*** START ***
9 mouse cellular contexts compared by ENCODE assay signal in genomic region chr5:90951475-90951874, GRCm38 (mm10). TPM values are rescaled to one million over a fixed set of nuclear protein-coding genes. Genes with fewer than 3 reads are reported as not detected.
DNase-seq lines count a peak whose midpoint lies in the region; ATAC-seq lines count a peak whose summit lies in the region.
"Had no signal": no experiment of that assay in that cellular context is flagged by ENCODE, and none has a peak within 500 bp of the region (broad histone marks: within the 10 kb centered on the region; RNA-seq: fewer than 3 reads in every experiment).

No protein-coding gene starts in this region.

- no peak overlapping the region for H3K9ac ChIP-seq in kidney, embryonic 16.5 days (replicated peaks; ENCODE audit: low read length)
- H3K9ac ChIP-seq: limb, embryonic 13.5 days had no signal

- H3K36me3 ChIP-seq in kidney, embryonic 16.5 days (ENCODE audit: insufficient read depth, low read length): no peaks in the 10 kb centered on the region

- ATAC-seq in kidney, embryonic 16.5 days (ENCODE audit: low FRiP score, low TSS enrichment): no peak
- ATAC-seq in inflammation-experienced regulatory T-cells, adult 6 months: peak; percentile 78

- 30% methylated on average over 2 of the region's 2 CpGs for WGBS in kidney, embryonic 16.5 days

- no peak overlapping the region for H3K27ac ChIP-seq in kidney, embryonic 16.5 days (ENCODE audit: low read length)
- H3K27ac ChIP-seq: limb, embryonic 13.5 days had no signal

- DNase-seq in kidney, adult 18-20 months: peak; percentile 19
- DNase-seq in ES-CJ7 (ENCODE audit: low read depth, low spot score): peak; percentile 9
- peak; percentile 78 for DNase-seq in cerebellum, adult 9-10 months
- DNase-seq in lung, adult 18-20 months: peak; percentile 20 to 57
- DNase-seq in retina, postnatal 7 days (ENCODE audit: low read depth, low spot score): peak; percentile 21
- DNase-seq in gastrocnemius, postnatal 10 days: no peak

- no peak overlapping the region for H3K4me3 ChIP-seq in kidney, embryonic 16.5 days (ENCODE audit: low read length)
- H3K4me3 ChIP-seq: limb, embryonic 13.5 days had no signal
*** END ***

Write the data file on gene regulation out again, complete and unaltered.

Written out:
9 mouse cellular contexts compared by ENCODE assay signal in genomic region chr5:90951475-90951874, GRCm38 (mm10). TPM values are rescaled to one million over a fixed set of nuclear protein-coding genes. Genes with fewer than 3 reads are reported as not detected.
DNase-seq lines count a peak whose midpoint lies in the region; ATAC-seq lines count a peak whose summit lies in the region.
"Had no signal": no experiment of that assay in that cellular context is flagged by ENCODE, and none has a peak within 500 bp of the region (broad histone marks: within the 10 kb centered on the region; RNA-seq: fewer than 3 reads in every experiment).

No protein-coding gene starts in this region.

- no peak overlapping the region for H3K9ac ChIP-seq in kidney, embryonic 16.5 days (replicated peaks; ENCODE audit: low read length)
- H3K9ac ChIP-seq: limb, embryonic 13.5 days had no signal

- H3K36me3 ChIP-seq in kidney, embryonic 16.5 days (ENCODE audit: insufficient read depth, low read length): no peaks in the 10 kb centered on the region

- ATAC-seq in kidney, embryonic 16.5 days (ENCODE audit: low FRiP score, low TSS enrichment): no peak
- ATAC-seq in inflammation-experienced regulatory T-cells, adult 6 months: peak; percentile 78

- 30% methylated on average over 2 of the region's 2 CpGs for WGBS in kidney, embryonic 16.5 days

- no peak overlapping the region for H3K27ac ChIP-seq in kidney, embryonic 16.5 days (ENCODE audit: low read length)
- H3K27ac ChIP-seq: limb, embryonic 13.5 days had no signal

- DNase-seq in kidney, adult 18-20 months: peak; percentile 19
- DNase-seq in ES-CJ7 (ENCODE audit: low read depth, low spot score): peak; percentile 9
- peak; percentile 78 for DNase-seq in cerebellum, adult 9-10 months
- DNase-seq in lung, adult 18-20 months: peak; percentile 20 to 57
- DNase-seq in retina, postnatal 7 days (ENCODE audit: low read depth, low spot score): peak; percentile 21
- DNase-seq in gastrocnemius, postnatal 10 days: no peak

- no peak overlapping the region for H3K4me3 ChIP-seq in kidney, embryonic 16.5 days (ENCODE audit: low read length)
- H3K4me3 ChIP-seq: limb, embryonic 13.5 days had no signal